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Apretude Injection

Apretude Injection: Beacon of hope in the prevention of HIV infection

  • January 11, 2022
  • 2 mins read

The U.S FDA (Food and Drugs Administration) approved the first injectable medication for HIV pre-exposure prevention on December 20, 2021, namely Apretude (cabotegravir extended-release injectable suspension). This medication is recommended for adult patients weighing at least 35 kilograms or 77 pounds for pre-exposure prophylaxis (PrEP) to reduce the risk of sexually acquired HIV. One should be given the medicine initially as two initiation injections administered one month apart and then every two months after that. 

As per the U.S. Centers for Disease Control and Prevention, notable gains have been made in increasing PrEP use for HIV prevention in the U.S., and preliminary data show that in 2020, about 25% of the 1.2 million people for whom PrEP is recommended were prescribed it, compared to only about 3% in 2015. However, there remains significant room for improvement. PrEP requires high levels of adherence to be effective, and specific high-risk individuals and groups, such as young men who have sex with men, are less likely to adhere to daily medication; moreover, it depends on other factors too such as substance use disorders, depression, poverty and efforts to conceal drug also can impact adherence. 

Two randomized, double-blind trials were conducted to evaluate the safety and efficacy of Apretude to reduce the risk of acquiring HIV by comparing the medicine Apretude with Truvada, a once-daily oral medication for HIV PrEP. In trial 1, HIV-uninfected men and transgender women who have sex with men and have high-risk behaviour for HIV infection were included. In trial 2, uninfected cisgender women at risk of acquiring HIV were included. The outcome of trial 1 showed that patients who took Apretude had 69% less chance of getting infected with HIV when compared to participants who took Truvada. In trial 2, the outcome showed that the participants who took Apretude had 90% less risk of getting infected with HIV when compared to participants who took Truvada.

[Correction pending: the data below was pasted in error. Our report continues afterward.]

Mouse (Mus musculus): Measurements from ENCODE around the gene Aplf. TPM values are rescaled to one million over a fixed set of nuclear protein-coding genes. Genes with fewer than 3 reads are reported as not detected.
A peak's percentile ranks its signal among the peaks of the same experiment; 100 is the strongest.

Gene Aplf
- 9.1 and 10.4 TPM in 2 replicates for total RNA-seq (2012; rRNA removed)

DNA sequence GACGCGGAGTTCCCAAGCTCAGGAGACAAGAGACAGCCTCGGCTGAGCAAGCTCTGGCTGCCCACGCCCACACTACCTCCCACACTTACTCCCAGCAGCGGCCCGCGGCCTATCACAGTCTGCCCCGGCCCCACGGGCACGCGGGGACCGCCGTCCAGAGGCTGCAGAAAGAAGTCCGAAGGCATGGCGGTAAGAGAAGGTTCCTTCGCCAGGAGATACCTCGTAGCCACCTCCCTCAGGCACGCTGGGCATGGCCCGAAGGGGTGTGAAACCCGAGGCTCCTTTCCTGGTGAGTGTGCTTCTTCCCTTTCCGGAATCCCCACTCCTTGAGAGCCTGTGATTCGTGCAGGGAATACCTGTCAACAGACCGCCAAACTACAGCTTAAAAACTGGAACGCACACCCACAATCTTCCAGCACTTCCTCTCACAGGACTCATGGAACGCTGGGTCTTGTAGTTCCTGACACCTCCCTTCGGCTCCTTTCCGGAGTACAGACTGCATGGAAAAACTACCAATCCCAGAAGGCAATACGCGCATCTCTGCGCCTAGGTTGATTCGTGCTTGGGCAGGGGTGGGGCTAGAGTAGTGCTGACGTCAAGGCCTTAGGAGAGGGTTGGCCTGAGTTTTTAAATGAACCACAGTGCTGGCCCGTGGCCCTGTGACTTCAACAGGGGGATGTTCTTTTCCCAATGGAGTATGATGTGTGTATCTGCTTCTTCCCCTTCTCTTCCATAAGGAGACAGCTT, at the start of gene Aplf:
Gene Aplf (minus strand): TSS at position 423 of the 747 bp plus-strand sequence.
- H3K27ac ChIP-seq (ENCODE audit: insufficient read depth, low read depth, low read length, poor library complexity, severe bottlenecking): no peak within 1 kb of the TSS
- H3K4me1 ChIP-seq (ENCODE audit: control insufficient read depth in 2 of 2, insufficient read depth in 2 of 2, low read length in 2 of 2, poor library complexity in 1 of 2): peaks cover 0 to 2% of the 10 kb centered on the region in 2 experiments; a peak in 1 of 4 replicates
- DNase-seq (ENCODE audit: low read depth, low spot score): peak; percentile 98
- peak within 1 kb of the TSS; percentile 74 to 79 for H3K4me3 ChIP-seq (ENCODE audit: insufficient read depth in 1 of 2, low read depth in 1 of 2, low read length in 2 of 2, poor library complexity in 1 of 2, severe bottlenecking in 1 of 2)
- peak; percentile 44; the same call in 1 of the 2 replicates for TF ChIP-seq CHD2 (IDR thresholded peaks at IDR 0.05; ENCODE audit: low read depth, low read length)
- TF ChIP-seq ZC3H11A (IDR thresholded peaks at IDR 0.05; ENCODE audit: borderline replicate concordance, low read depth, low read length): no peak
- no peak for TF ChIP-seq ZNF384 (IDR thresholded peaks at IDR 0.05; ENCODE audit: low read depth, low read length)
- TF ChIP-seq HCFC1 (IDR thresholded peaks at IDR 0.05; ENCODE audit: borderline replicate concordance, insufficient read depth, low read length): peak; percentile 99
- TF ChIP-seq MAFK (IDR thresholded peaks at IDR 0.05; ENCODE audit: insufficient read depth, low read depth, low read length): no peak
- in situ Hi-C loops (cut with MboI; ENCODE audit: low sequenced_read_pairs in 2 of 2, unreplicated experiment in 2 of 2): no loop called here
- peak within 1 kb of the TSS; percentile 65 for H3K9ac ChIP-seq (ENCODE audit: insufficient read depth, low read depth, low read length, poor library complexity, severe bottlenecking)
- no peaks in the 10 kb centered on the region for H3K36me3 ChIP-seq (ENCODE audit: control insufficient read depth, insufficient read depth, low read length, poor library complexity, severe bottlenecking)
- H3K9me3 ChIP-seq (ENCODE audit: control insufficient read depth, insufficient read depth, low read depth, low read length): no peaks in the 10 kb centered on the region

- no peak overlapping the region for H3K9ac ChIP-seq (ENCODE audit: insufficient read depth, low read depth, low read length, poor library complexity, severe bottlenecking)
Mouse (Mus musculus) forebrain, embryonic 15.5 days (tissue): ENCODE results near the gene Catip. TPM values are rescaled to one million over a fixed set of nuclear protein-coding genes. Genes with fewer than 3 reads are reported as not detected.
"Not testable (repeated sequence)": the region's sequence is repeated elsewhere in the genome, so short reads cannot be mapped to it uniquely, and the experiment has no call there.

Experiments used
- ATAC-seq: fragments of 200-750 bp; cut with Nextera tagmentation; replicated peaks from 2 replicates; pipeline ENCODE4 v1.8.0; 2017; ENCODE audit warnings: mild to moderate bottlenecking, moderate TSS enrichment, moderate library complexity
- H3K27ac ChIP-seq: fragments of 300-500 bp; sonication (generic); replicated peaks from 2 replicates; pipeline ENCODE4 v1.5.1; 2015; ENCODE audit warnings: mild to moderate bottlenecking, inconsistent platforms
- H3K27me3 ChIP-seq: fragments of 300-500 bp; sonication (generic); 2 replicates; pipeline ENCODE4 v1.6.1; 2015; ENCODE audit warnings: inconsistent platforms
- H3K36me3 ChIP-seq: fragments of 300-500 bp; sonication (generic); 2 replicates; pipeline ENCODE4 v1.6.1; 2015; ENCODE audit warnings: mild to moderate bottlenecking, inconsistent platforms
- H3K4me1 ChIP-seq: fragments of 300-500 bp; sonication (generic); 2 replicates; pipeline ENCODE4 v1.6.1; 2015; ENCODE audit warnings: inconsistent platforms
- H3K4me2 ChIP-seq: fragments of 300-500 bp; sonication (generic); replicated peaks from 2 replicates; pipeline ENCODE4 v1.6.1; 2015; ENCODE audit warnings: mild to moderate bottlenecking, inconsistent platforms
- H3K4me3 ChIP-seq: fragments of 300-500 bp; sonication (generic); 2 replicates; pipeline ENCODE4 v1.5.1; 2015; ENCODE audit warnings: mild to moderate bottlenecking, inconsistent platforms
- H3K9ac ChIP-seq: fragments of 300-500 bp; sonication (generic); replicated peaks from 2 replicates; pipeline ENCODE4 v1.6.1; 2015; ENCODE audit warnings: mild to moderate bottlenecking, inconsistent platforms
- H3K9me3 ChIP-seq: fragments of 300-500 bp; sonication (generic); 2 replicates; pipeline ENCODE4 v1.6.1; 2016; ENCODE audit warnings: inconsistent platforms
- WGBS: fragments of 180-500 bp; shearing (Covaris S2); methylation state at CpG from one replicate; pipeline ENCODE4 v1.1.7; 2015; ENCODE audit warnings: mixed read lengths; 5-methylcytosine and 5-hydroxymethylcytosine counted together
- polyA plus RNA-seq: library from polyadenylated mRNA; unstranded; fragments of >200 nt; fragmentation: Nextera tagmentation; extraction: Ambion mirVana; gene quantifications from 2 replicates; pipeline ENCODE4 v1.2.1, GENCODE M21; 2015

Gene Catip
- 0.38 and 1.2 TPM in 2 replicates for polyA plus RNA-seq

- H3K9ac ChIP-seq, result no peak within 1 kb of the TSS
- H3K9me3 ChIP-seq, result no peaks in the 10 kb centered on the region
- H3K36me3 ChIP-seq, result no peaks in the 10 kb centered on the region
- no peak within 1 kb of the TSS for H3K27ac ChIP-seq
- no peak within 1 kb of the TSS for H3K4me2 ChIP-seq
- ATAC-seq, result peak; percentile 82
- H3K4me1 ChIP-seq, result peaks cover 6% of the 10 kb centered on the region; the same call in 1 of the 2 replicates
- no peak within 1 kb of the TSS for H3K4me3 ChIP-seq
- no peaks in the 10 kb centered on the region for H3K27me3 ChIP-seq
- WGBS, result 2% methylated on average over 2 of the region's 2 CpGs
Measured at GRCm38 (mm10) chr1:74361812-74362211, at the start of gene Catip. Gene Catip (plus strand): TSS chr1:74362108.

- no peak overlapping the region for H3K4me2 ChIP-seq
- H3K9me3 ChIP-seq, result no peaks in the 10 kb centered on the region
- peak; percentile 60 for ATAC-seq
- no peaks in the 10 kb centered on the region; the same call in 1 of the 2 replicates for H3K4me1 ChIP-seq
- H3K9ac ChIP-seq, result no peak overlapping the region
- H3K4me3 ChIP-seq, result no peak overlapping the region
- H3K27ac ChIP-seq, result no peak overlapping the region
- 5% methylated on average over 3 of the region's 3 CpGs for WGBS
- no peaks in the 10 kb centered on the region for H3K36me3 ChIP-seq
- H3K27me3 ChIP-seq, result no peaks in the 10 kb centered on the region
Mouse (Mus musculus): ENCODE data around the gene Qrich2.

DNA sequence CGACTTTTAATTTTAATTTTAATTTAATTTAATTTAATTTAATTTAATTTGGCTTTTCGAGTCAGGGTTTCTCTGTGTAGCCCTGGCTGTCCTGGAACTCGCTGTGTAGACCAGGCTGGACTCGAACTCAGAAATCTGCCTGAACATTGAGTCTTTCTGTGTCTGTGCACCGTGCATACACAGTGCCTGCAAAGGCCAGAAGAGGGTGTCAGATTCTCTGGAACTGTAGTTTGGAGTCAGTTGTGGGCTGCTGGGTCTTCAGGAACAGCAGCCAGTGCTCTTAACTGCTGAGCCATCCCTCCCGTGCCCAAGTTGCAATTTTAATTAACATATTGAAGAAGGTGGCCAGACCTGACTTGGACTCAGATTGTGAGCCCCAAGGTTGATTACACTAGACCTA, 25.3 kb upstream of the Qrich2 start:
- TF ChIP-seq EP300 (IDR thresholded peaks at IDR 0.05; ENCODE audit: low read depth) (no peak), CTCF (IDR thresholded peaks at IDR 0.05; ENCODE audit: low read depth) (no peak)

Patients experience side effects more frequently who took Apretude than patients who took Truvada. The side effects are injection site reactions, headache, pyrexia (fever), fatigue, back pain, myalgia, and rash. This medicine comes with warnings such as not to use this drug unless a negative HIV test is confirmed. It must only be prescribed to individuals confirmed to be HIV-negative immediately before starting the drug and before each injection to reduce the risk of developing drug resistance. Individuals infected with HIV while receiving Apretude for PrEP must transition to a complete HIV treatment course. The drug labelling also includes warnings and precautions regarding hypersensitivity reactions, hepatotoxicity and depressive disorders.

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